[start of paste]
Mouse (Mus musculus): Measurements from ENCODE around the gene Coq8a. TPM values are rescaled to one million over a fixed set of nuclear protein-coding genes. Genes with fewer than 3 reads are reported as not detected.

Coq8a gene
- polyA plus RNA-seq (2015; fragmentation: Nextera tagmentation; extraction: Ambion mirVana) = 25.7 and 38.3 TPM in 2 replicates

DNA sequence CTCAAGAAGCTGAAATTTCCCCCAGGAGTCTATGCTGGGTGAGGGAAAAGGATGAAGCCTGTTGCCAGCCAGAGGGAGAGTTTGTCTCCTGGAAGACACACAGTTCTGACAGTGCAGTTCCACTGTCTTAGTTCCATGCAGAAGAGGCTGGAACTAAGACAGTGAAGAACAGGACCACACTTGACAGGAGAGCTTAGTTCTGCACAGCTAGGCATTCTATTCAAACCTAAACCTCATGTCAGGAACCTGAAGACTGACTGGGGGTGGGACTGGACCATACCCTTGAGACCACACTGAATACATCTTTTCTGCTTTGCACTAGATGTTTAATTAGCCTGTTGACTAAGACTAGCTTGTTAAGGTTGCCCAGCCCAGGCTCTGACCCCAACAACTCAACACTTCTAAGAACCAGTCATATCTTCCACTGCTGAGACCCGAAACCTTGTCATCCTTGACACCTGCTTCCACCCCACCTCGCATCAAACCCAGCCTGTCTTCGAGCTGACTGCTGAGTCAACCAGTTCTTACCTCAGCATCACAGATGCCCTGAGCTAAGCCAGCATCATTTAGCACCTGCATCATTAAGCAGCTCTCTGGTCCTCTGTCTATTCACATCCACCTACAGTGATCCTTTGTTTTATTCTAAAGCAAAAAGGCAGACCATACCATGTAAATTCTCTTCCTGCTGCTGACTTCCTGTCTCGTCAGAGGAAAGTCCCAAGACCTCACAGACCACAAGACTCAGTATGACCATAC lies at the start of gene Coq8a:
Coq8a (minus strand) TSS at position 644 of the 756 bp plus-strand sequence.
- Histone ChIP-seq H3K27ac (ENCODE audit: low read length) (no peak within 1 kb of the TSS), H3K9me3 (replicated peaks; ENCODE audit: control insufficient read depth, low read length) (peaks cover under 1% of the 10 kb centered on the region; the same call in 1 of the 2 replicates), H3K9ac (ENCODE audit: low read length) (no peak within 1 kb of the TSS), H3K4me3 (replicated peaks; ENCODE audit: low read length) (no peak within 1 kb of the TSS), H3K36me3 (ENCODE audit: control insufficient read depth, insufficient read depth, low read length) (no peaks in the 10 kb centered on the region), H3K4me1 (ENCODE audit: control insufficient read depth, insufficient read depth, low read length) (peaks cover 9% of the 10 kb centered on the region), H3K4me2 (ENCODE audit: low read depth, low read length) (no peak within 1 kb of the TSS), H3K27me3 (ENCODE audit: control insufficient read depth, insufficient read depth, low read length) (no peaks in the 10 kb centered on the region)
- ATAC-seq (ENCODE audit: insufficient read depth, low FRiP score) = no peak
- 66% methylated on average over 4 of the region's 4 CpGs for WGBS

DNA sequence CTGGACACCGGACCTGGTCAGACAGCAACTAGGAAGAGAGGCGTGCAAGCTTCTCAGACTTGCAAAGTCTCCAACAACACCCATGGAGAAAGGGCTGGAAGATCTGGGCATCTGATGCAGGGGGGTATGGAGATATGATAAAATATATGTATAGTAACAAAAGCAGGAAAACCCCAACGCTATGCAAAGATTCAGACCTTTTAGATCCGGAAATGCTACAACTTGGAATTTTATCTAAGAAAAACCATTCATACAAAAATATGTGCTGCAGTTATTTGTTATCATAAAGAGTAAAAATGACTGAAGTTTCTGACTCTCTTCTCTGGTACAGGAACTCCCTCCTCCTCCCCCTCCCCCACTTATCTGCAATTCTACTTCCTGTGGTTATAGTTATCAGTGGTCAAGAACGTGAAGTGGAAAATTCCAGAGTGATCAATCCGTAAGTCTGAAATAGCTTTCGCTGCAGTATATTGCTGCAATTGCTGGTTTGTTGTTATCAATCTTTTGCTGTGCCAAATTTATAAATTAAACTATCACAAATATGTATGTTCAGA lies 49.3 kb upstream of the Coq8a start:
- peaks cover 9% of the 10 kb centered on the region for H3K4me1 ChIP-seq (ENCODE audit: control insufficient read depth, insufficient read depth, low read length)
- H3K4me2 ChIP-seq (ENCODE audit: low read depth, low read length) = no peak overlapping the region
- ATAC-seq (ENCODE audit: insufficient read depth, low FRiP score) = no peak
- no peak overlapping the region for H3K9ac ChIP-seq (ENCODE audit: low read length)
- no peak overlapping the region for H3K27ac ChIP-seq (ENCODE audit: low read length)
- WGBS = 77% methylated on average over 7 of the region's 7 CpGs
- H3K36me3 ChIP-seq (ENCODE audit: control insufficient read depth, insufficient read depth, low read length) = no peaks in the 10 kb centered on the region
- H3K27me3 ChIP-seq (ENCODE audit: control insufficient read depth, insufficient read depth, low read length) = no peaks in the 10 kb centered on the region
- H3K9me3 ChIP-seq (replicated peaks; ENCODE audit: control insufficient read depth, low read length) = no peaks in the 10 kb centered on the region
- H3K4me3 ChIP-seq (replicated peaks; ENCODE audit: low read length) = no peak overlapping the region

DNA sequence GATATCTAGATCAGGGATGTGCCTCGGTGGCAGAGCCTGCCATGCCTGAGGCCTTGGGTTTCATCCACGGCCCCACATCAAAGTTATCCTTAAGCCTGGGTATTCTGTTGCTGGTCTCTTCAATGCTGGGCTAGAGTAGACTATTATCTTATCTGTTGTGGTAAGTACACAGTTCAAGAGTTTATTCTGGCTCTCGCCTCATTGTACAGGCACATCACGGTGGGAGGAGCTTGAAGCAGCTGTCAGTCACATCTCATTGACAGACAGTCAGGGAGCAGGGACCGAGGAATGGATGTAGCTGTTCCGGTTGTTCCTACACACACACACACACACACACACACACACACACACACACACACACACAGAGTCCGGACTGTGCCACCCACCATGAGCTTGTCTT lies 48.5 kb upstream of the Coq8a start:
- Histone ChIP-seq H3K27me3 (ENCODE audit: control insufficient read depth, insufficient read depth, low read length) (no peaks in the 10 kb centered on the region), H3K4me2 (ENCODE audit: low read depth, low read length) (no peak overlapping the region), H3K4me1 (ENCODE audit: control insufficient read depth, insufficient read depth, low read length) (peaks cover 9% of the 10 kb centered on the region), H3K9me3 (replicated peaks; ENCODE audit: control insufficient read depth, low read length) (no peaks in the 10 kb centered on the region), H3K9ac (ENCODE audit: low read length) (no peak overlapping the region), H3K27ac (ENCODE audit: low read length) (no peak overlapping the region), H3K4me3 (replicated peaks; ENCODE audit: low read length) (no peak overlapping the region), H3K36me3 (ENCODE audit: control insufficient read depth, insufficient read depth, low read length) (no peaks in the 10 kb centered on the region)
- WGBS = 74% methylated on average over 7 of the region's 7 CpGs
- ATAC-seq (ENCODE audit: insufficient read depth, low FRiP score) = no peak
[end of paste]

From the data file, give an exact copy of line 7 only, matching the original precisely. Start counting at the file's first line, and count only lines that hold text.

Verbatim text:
- ATAC-seq (ENCODE audit: insufficient read depth, low FRiP score) = no peak